Booklice Bugs in Grain Stores. Should you Fumigate?
Sunday 24th November 2019
Booklice bugs in the grain- why you might not need a fumigation
Ok, so you’ve looked in your store. Everything was fine a couple of weeks ago. Now all of a sudden, you see that there are hundreds, if not thousands of tiny winged insects all over the surface of the grain. They are crawling up the walls and over the tunnel. Curiously they seem to congregate in the shadows. What are these creatures and how have they slipped your attention, when there are just so many of them?!
The humble booklice or psocid is an insect that is often found in grain. By our data, we find it in 83% of grain stores. If you are talking malting barley stores, I would suggest that they occur in even more than that.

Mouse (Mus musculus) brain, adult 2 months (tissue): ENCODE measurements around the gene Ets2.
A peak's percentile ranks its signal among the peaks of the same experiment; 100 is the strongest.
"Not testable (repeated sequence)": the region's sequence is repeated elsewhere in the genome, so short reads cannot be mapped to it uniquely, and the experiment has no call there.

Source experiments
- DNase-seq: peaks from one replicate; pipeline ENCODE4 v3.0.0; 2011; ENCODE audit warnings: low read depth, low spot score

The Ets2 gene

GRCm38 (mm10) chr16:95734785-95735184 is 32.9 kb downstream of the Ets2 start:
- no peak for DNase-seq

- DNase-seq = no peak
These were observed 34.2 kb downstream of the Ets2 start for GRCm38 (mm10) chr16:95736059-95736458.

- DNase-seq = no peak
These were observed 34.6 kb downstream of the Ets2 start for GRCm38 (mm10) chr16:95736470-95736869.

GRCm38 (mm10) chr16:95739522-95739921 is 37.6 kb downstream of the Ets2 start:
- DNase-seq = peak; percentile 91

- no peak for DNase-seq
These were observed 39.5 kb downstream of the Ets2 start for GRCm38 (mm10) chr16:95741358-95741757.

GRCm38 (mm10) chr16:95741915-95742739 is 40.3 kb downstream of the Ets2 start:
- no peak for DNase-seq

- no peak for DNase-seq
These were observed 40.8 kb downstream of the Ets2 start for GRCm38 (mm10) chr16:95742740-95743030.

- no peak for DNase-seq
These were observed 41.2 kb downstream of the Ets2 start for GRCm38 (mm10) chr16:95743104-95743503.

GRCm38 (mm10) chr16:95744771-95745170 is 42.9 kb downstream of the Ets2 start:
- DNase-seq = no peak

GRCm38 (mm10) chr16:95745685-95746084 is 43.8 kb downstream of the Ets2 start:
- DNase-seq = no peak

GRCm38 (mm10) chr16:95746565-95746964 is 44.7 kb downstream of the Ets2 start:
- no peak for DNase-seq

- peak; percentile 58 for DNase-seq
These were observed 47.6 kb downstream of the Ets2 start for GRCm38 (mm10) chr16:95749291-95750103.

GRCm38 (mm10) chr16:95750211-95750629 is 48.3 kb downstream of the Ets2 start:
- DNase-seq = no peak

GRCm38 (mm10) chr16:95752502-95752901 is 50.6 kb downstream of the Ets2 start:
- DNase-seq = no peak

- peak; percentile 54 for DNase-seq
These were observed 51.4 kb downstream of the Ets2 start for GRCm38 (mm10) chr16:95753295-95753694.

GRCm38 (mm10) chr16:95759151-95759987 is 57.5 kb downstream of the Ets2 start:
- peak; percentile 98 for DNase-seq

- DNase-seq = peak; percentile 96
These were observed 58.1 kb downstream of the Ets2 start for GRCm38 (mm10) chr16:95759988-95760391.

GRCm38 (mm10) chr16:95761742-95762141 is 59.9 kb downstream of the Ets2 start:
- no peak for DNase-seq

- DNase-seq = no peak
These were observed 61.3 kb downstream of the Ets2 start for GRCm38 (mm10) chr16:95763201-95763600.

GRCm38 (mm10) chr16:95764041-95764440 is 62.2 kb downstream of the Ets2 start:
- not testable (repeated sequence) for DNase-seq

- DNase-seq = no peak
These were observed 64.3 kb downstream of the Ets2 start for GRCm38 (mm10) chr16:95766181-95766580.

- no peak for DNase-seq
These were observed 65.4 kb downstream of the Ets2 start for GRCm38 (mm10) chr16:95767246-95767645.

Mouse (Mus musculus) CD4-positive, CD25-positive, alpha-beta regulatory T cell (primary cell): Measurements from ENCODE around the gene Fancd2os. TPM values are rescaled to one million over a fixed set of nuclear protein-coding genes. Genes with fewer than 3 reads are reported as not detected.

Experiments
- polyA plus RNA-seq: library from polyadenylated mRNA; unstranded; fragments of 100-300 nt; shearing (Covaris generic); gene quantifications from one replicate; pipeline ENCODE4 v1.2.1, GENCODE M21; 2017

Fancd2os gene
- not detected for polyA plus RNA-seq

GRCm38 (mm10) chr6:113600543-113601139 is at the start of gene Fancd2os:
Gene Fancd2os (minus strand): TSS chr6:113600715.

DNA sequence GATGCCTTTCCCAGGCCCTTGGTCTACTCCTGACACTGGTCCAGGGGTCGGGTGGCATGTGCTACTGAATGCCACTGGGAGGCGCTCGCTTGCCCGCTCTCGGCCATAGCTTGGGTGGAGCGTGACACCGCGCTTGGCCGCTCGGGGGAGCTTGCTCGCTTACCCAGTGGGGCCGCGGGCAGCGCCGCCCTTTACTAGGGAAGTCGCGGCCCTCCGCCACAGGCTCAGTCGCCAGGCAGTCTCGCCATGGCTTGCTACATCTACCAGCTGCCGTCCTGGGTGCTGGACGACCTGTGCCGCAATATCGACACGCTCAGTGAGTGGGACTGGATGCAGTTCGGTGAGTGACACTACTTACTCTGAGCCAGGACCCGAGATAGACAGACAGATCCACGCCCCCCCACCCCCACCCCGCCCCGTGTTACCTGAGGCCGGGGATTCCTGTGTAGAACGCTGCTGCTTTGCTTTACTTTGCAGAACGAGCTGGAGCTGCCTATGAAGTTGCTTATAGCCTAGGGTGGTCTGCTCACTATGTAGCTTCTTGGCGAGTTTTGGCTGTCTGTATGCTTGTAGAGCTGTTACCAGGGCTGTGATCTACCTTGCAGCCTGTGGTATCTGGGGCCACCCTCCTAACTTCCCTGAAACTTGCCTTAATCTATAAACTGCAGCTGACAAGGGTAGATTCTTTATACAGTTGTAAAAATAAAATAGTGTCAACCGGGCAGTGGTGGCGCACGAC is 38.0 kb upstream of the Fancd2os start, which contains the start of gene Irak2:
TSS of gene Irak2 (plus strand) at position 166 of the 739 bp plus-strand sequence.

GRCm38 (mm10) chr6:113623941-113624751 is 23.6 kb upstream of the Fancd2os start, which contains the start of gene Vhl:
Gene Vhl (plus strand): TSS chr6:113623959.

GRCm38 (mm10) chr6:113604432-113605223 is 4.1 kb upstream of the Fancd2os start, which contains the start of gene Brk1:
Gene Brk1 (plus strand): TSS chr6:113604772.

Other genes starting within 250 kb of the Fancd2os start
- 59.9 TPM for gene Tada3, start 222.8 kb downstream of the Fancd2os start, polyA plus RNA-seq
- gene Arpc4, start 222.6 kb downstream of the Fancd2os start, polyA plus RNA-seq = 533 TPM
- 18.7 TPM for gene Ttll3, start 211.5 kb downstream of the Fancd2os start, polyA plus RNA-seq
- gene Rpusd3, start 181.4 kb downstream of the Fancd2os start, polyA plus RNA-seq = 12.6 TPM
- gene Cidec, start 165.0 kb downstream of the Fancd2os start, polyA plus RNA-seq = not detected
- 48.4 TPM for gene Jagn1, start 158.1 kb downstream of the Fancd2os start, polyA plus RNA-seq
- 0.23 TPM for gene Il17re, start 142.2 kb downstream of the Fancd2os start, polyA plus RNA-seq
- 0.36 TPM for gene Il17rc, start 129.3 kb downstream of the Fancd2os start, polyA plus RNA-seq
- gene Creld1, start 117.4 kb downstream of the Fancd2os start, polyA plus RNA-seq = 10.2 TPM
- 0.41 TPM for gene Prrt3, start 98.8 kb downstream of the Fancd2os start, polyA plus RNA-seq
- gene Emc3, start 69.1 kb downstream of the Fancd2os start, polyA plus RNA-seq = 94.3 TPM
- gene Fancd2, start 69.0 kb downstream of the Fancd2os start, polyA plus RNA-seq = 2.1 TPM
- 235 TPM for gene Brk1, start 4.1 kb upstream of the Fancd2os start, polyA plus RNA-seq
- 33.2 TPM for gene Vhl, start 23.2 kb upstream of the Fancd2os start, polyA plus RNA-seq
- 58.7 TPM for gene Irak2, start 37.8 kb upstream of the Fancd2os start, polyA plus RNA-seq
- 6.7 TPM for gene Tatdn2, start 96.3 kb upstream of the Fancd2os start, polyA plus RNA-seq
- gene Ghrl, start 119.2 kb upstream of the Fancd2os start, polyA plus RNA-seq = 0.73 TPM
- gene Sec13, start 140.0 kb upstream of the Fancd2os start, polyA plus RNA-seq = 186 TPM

The Dealey Fumigation team are always being called out to look at psocids, but we always tell our lovely farmers not to panic, not to order fumigation and to save their money. Let me tell you a bit more about psocids so you can understand why.
There are 5000 odd species of psocids, 400 of which can be found in grain. It is one of those cases where they are identifying new species all the time. I would suggest that, if you want to see your name in lights, you could scoop up those little critters and send them off to the Linnean Society. They might name it Psocoptera Dave, or something of that ilk.
The name psocid is an abbreviation their proper name is Psocoptera. The name Psocoptera is Greek; it means ‘Grinding Wing’ which is a tad bizarre. The grinding part of the name refers to their mouthparts which are shaped much like a pestle and mortar. So, they don’t really chew their food; it’s more of a grinding motion.